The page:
(in the Trade Drive Thru)
When: Wednesday 14th March 2018
Time: 4:30pm
RSVP: terri.maguire@sharenz.com, 0275 0275 19

Click here to download the brochure

Purchasing your first home can be confusing.  The key to being ready to buy is to be organised.  Here are 3 things that first home buyers can do today to get ready to apply for a mortgage.

Order their Credit Report

Ordering your own credit report is free.  You can a nice and simple indication from Credit Simple or you can get the whole report (I recommend this) from Equifax. This second option can take a couple of weeks (my latest one turned up in 4 days though).  This will allow you to see exactly what the bank is going to see about your history.  If anything isn’t correct, now is the time to address that.

Tidy up your spending

Look through your last 3 months of bank statements.  Are you spending more than you earn or going beyond the limit of your bank account?  This is called going into “unarranged overdraft”.  To a bank, these 2 words send up a big red flag.  Once is usually ok, but more than that and getting a mortgage is going to be difficult.

You can limit how often this happens by setting up a spending account with automatic payments going out.  You’ll know exactly how much is going to be spent and how much is in the account.

Key point: don’t have an eftpos account attached to this expenses account.  You’ll end up over spending and going into overdraft again.

You can download a copy of The Mortgage Lab’s Excel Budgeting Spreadsheet here.

Get proof of your income

The bank is going to want to see your income and it won’t usually be enough to show them the money going into your bank account.  Banks like to see payslips because they show how your income is made up (ie; is it a base salary or commission).  The bank will usually want to see the most recent 3 payslips so if your HR department is a little relaxed in this area, get them working on it now.

If you are self-employed, you will need to have this year’s most recent Financial Statements (between October and March).  You can see our blog on when you need to update your Accounts.  Since Accountants are often busy, these can sometimes take a while to source so talk to your Accountant early.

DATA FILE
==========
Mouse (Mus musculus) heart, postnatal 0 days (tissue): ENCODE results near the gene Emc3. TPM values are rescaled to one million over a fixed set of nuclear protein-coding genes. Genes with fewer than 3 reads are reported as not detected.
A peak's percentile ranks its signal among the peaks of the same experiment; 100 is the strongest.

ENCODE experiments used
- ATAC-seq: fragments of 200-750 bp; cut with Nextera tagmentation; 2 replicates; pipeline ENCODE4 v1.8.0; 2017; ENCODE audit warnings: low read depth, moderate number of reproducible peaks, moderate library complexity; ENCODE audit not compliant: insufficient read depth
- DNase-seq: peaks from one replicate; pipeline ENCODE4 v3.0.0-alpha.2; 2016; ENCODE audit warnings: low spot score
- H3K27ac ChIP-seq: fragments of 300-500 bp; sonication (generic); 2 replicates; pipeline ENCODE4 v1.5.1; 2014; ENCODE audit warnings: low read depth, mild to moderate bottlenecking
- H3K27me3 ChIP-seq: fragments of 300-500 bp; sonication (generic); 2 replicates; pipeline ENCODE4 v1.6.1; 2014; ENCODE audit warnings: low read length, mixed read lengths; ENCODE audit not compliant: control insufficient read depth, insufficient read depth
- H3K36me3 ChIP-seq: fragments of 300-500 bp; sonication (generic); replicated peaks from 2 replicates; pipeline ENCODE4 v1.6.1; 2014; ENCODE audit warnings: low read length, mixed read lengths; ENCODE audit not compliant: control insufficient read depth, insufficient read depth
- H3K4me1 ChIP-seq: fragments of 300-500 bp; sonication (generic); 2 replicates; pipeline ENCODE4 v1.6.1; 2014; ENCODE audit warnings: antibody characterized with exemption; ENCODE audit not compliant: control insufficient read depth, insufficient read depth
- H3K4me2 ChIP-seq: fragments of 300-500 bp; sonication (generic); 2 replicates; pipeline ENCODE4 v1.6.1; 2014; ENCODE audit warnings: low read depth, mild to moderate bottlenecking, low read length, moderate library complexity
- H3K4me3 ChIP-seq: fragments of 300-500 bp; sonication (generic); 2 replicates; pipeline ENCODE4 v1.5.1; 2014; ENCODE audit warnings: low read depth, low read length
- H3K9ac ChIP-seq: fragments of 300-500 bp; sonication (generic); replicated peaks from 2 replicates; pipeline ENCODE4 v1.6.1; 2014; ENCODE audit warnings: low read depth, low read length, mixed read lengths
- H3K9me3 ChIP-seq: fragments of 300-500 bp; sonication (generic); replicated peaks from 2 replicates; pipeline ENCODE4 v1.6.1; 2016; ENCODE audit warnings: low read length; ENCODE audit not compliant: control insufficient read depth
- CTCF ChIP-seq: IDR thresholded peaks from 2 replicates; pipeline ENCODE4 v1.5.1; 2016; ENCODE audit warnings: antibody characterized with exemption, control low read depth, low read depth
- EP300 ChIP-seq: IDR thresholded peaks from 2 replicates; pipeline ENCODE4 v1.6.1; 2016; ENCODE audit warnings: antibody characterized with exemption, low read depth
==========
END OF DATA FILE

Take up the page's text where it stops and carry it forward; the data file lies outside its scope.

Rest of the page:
Bonus Tip

If you’re ready to apply for a mortgage, it’s also time to look at your Life and Health insurance.  You’re going to be signing a contract for a large amount of money and need to make sure you can pay for it.  Find an insurance adviser who you like and feel is looking after your best interests.  We believe the best advisers only advise on insurance which is why we don’t offer it in our company.  They should be comparing several different products and choosing the one that suits you the most.

Summary

You can start getting ready to buy today by:

 

We all enjoy saving a bit of money, especially if you’re looking to buy your first home or if you’ve just got your first mortgage.

There are all sorts of convoluted ways to save money.  Some of them are easy (eg; ditch the expensive TV subscription and get yourself Netflix, Lightbox or Neon) and some of them are disproportionately hard (eg; setting up a grey water system to water your plants to save on Water Rates).

My initial budgeting suggestion for new “budgeters” is, pick the low-hanging fruit first.  And the easiest of all is to find what you’re paying too much for and find a place that sells it for less.  Groceries are a good example of this.  The price between supermarkets is astronomical for essentially the same product.  Petrol is another.

The Great Gaspy

This is where Gaspy comes in.  Whenever you open Gaspy, it will find you the cheapest fuel nearby.  And the range in prices is amazing!  For Diesel, my local price ranged from $0.99 – $1.17 per litre.  That’s an 18% difference.  Or to put it another way, if I normally spent $100 per week on fuel, I could save $936 per year by knowing the cheaper petrol stations around.

Now it’s not worth driving 30 minutes to save yourself $18 (or maybe it is!) but if you get in the habit of opening up the app when you’re below half a tank, then you are sure to pass a cheap spot sooner or later.

And as an added extra, the app summaries where the cheapest and most expensive areas are in NZ and it’s not where I would have expected!  You can find the link to the pdf here or you can generate the list yourself on the app.

If you haven’t tried Gaspy yet, give it a go and let us know how you find it.